NOAA Fisheries boosts funding for Alaska king crab research
State-federal scientists continue studies aimed at rebuilding stocks
Contact: Brian Allee, Director, Alaska Sea Grant, 907-474-7949; email@example.com.
Fairbanks, Alaska—NOAA Fisheries, through its aquaculture program, has awarded $175,000 to Alaska Sea Grant to continue studies aimed at raising red and blue king crab at the Alutiiq Pride Shellfish Hatchery in Seward, Alaska.
The studies are geared toward understanding the feasibility of using hatcheries as a way to rebuild wild red king crab stocks around Kodiak Island and blue king crab in waters around the Pribilof Islands. Populations of both stocks have remained low for decades and are currently closed to commercial fishing.
The funds are being provided to the Alaska Sea Grant Program at the University of Alaska Fairbanks School of Fisheries and Ocean Sciences. Alaska Sea Grant leads the Alaska King Crab Research, Rehabilitation and Biology (AKCRRAB) Program, a University of Alaska, NOAA Fisheries, and stakeholder effort.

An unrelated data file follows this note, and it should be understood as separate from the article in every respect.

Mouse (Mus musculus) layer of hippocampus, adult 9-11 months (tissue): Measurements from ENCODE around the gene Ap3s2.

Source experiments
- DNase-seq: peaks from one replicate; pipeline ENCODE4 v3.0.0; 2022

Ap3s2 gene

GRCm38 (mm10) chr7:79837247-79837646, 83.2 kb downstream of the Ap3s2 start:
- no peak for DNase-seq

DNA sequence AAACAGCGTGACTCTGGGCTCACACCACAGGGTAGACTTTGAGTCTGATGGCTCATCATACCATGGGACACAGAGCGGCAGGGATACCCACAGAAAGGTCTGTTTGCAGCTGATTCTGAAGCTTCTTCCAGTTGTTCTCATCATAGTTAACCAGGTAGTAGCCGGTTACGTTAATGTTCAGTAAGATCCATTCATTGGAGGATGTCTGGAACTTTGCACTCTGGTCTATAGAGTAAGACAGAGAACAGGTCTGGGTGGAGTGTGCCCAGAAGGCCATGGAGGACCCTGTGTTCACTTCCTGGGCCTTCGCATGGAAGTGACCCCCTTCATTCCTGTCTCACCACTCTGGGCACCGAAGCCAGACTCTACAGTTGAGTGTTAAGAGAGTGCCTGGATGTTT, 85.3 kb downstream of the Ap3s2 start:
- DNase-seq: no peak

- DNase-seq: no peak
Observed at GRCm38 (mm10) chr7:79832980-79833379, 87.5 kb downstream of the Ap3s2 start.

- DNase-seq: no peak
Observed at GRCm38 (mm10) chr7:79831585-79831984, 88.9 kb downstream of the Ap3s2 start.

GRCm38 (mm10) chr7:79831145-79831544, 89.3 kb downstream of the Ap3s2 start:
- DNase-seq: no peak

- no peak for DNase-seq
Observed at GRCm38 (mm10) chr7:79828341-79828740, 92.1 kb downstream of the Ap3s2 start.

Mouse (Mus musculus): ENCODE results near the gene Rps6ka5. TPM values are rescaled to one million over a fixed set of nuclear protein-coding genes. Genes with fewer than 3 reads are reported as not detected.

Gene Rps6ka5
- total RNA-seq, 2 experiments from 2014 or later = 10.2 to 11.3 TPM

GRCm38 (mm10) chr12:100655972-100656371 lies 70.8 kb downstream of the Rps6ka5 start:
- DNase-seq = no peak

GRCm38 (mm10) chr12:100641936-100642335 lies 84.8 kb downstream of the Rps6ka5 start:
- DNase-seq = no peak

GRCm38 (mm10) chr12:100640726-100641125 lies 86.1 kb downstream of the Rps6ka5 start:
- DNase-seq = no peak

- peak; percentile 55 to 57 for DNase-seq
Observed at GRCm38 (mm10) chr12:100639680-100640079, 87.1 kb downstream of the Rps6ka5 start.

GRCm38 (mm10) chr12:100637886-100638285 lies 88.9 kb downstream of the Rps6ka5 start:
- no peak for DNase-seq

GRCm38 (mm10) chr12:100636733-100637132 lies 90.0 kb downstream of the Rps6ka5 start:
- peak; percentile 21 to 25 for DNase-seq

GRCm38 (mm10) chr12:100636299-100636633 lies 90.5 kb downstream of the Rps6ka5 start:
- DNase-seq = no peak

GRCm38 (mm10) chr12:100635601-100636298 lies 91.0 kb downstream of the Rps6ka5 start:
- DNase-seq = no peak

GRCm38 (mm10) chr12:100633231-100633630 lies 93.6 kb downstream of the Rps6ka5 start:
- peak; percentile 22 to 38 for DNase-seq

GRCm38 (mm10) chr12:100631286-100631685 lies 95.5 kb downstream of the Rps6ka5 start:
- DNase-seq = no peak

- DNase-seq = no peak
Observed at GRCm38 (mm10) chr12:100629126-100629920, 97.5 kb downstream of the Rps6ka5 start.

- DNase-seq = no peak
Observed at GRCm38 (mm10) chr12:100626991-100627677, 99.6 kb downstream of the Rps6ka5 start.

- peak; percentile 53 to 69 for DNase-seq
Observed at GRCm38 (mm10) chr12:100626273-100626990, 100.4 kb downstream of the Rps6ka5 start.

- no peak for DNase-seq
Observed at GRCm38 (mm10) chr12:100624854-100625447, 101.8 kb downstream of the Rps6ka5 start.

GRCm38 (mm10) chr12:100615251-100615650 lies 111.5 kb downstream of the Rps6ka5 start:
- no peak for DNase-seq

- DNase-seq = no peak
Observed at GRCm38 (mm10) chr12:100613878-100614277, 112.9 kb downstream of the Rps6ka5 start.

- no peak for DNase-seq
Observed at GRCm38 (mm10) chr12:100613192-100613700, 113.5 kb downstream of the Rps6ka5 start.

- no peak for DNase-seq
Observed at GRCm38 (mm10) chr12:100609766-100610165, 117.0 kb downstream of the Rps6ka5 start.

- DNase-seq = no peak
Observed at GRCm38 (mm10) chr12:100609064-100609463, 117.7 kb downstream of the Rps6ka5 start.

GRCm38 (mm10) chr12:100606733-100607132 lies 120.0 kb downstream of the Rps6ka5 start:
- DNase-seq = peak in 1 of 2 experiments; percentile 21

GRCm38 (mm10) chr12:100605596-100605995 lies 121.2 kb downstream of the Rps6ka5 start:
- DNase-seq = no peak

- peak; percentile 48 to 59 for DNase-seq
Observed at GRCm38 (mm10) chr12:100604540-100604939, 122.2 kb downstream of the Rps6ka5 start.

“These wild king crab fisheries were once among the largest in the world,” said Michael Rubino, NOAA Fisheries aquaculture program manager in Washington, D.C. “With NOAA funding, Sea Grant's studies will help scientists increase our understanding of what it takes to successfully culture king crab on a large scale.”
The NOAA grant will support a full-time research biologist at the AKCRRAB Program, working at the UAF Seward Marine Center and the Alutiiq Pride Shellfish Hatchery in Seward. The position is in addition to a NOAA research biologist based in Kodiak working part-time in the program, a Sea Grant-funded UAF graduate student, and two summer interns funded by the National Science Foundation.
"NOAA Fisheries supports the efforts of Alaska Sea Grant and the AKCRRAB Program to help Alaska rebuild these valuable crab stocks, and believes the funding will improve understanding of blue and red king crab hatchery culture," said Doug DeMaster, Alaska Region science and research director of the NOAA Ted Stevens Marine Research Institute in Juneau.